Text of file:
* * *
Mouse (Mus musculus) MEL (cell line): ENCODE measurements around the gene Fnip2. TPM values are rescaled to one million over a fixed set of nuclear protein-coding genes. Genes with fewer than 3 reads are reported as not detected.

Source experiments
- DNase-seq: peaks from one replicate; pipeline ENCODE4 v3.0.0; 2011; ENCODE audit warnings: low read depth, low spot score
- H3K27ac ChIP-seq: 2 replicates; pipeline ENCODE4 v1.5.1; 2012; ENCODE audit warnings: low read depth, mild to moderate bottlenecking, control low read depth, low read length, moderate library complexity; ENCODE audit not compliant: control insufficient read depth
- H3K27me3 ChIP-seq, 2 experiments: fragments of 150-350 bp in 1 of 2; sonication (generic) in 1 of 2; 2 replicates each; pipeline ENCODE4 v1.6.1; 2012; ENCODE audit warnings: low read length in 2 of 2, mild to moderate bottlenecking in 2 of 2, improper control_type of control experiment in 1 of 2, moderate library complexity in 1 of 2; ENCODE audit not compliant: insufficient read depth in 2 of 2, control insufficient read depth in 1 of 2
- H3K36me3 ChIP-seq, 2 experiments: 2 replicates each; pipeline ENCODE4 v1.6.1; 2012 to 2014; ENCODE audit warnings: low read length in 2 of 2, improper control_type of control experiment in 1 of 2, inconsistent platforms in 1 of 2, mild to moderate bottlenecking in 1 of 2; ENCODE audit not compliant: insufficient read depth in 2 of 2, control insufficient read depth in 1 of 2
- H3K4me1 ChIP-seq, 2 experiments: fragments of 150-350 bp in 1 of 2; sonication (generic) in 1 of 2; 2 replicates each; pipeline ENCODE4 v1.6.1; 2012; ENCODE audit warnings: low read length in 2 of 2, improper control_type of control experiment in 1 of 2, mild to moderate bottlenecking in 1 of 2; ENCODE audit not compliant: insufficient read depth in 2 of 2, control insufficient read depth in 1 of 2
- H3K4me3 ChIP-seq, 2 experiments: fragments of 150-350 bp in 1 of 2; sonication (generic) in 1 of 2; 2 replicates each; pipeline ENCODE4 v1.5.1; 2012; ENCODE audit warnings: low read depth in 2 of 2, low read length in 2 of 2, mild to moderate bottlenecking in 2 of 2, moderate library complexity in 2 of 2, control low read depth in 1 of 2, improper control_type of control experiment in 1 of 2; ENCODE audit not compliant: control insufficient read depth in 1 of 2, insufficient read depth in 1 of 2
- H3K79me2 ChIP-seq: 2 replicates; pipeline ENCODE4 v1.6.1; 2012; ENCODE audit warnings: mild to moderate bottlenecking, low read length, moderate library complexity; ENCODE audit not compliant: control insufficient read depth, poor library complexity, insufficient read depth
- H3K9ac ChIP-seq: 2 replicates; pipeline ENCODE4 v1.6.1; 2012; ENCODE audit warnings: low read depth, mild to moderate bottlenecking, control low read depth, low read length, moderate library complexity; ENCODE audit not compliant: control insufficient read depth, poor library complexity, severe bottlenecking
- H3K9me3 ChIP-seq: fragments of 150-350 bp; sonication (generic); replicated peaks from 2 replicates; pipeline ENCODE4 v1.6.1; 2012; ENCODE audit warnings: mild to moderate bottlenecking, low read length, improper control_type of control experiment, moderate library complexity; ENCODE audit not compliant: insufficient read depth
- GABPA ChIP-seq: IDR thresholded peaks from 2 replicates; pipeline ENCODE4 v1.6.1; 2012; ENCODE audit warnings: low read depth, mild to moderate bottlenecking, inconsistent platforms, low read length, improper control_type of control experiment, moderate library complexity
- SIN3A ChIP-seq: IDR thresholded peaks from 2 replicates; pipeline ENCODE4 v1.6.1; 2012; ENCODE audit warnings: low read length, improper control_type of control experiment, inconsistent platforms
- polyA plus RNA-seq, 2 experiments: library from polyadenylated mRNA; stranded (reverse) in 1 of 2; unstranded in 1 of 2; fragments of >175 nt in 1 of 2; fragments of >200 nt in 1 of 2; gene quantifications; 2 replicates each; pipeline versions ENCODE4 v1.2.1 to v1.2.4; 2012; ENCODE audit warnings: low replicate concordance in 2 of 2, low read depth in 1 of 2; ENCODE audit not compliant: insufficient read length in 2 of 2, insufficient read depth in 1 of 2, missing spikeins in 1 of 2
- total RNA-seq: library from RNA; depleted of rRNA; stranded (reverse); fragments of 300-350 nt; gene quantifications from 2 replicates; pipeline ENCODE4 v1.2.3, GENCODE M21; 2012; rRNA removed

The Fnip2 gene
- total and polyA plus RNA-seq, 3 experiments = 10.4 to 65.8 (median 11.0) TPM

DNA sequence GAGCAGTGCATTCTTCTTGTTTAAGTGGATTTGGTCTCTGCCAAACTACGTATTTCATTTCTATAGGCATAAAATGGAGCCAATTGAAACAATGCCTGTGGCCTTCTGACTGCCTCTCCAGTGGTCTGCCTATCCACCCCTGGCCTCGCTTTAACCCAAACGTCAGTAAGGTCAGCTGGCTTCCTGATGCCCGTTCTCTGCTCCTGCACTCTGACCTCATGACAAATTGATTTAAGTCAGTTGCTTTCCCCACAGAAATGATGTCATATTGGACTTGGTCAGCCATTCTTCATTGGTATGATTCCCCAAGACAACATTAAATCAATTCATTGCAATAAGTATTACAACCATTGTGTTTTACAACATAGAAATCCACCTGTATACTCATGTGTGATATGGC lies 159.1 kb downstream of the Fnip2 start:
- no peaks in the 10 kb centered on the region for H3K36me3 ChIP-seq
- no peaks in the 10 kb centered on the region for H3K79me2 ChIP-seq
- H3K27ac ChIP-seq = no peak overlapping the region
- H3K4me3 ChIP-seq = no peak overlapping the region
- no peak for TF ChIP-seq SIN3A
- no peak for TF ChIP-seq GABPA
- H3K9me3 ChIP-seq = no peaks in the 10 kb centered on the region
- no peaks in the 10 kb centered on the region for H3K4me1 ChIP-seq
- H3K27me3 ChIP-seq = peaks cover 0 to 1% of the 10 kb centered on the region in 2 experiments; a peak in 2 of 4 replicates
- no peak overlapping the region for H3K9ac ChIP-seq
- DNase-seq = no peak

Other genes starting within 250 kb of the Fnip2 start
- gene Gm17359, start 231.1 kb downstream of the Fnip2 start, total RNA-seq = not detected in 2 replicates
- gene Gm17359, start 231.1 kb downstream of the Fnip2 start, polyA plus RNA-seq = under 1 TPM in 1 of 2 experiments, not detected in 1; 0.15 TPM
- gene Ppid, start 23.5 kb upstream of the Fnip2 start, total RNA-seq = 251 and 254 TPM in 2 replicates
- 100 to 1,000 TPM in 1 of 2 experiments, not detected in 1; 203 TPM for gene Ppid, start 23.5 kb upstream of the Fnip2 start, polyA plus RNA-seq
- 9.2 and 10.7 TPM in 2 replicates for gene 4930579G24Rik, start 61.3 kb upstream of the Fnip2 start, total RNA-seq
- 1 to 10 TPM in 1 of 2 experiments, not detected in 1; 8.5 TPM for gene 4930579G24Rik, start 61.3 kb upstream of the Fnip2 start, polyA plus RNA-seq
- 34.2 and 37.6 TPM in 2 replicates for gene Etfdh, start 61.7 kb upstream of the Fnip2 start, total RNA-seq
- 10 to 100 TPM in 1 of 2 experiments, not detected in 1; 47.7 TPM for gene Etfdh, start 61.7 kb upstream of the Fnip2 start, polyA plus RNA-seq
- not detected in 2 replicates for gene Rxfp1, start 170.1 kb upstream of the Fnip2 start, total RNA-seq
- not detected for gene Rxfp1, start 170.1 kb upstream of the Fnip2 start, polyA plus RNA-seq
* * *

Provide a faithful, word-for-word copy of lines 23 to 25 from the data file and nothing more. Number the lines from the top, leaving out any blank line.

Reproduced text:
- no peak for TF ChIP-seq SIN3A
- no peak for TF ChIP-seq GABPA
- H3K9me3 ChIP-seq = no peaks in the 10 kb centered on the region